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Biodiesel Issues in Cold Weather

Biodiesel users in cold climates need to understand the effects of low temperatures on biodiesel and biodiesel blends in diesel engines.

By John Nowatzki, Agricultural Machine Systems Specialist

NDSU Extension Service

Biodiesel users in cold climates need to understand the effects of low temperatures on biodiesel and biodiesel blends in diesel engines. Two characteristics, the cloud point and the cold filter plugging point (CFPP), commonly characterize the low temperature operability of diesel fuel and are equally important with biodiesel.

The cloud point is the temperature of the fuel at which small, solid crystals are visually observed as the fuel cools. CFPP is the temperature at which a fuel will cause a fuel filter to plug due to fuel components that have begun to crystallize or gel.

Commercially available biodiesel generally is a blend of petroleum diesel and biodiesel. Common blends are B2, B5, B10 and B20, with the numbers indicating the percentage of biodiesel in the blend. Studies funded by the National Biodiesel Board indicate that blends of B2 or B5 have minimal or no effect on cold-flow properties of the finished blend.

B20 that is not treated with anti-gelling additives freezes about 3 to 5 degrees Fahrenheit faster than No. 2 petroleum diesel, depending on the cold-flow properties of the biodiesel and the cold-flow properties of the petroleum diesel.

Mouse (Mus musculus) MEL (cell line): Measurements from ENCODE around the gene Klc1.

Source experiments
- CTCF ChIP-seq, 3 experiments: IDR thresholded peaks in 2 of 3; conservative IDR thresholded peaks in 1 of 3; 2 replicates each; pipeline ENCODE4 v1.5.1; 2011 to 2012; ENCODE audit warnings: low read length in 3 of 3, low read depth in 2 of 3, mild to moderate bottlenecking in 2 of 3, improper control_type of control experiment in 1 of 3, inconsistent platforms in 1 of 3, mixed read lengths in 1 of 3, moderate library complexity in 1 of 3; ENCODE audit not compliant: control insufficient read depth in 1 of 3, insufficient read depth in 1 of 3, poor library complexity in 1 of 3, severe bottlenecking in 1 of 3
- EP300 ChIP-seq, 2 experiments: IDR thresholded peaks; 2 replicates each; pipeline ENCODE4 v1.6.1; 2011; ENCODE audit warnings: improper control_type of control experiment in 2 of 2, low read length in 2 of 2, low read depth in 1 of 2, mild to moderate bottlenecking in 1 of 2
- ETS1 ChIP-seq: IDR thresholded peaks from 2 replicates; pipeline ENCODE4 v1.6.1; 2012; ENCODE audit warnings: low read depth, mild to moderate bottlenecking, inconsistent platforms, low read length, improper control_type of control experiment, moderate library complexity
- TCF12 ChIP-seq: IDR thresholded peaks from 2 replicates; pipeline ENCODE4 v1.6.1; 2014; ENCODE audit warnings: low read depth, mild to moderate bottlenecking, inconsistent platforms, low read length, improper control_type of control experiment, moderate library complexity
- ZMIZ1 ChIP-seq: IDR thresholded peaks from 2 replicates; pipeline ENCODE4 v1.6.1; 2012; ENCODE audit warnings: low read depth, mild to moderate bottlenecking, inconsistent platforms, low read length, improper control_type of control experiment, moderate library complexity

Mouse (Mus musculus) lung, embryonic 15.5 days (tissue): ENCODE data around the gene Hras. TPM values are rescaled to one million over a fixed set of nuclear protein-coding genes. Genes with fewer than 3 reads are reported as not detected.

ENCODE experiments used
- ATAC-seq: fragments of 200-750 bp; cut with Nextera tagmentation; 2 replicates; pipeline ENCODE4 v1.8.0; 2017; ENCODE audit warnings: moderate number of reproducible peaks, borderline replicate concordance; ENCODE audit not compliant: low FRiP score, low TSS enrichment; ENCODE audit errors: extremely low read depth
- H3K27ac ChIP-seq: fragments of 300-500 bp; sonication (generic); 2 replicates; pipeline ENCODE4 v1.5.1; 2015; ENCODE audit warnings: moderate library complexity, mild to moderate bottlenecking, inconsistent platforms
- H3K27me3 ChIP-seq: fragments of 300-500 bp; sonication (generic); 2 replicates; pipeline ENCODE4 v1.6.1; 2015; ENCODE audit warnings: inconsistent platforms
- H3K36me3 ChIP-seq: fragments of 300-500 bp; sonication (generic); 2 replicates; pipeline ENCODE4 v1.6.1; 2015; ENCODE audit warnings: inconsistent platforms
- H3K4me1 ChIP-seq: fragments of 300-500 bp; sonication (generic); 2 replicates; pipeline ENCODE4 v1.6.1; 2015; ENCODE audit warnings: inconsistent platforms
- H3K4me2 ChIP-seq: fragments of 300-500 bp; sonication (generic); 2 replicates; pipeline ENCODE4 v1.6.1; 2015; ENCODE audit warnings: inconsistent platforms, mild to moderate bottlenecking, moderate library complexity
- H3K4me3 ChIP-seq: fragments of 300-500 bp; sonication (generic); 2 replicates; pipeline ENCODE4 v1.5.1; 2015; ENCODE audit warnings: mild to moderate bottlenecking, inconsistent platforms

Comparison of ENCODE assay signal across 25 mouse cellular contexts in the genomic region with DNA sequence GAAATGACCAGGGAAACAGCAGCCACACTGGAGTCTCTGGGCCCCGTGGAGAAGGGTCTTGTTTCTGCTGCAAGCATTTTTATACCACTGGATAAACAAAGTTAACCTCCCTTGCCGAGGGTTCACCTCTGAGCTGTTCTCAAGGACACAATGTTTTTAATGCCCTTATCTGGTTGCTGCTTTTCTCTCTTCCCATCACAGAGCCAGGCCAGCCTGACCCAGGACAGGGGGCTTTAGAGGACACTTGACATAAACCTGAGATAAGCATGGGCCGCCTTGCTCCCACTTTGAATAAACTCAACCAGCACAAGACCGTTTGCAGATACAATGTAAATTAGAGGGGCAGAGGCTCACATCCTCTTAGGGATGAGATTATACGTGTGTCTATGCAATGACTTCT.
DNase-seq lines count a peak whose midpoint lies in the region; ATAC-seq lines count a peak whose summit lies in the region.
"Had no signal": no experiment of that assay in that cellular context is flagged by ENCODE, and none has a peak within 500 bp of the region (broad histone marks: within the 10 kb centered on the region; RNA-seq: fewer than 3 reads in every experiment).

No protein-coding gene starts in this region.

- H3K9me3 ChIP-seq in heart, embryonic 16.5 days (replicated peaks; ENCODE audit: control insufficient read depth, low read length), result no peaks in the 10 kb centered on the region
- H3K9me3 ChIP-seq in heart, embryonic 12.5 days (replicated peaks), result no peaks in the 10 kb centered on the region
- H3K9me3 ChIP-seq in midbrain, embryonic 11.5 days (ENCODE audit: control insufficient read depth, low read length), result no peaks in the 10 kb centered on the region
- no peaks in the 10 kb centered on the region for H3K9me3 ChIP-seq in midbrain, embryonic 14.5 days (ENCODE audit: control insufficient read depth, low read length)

In cold-weather situations, biodiesel and No. 2 diesel can be mixed with No. 1 diesel to reduce the temperature at which gelling will occur. Biodiesels made from various crop oils have unique cold-weather characteristics that can vary up or down by as much as 5 degrees.

The cloud point of soybean biodiesel is about 30 degrees, while the cloud point for No. 1 diesel is about minus 35 degrees. Usually, when the fuel nears the cloud point temperature, changes will need to be made to the fuel, such as the addition of anti-gel additives or No. 1 diesel fuel. Otherwise, filters will clog and stop the engine.

Mixing No.1 diesel fuel with biodiesel will help reduce most fuel gelling problems. Other measures may include the addition of fuel-line heaters or in-tank fuel heaters, along with the use of anti-gel additives. Insulating the fuel filters and fuel lines from the cold also will help. These measures should eliminate most cold-weather operational problems associated with biodiesel.

The above recommendations assume that the fuels meet American Society of Testing and Materials (ASTM) specifications. ASTM is the recognized standard-setting body for fuels and additives in the U.S. ASTM has adopted a specification for biodiesel with the designation ASTM D 6751. This specification covers pure biodiesel (B100) for blending with petroleum diesel at levels up to 20 percent by volume. The ASTM specification for petroleum diesel is ASTM D 975. Biodiesel that meets the American Society of Testing and Materials specifications is a safe and reliable fuel that can be used in most diesel engines. However, it is important to check with engine manufacturers about any impact of biodiesel use on engine warranties.

NDSU Agriculture Communication

Source:John Nowatzki, (701) 231-8213, john.nowatzki@ndsu.edu
Editor:Rich Mattern, (701) 231-6136, richard.mattern@ndsu.edu
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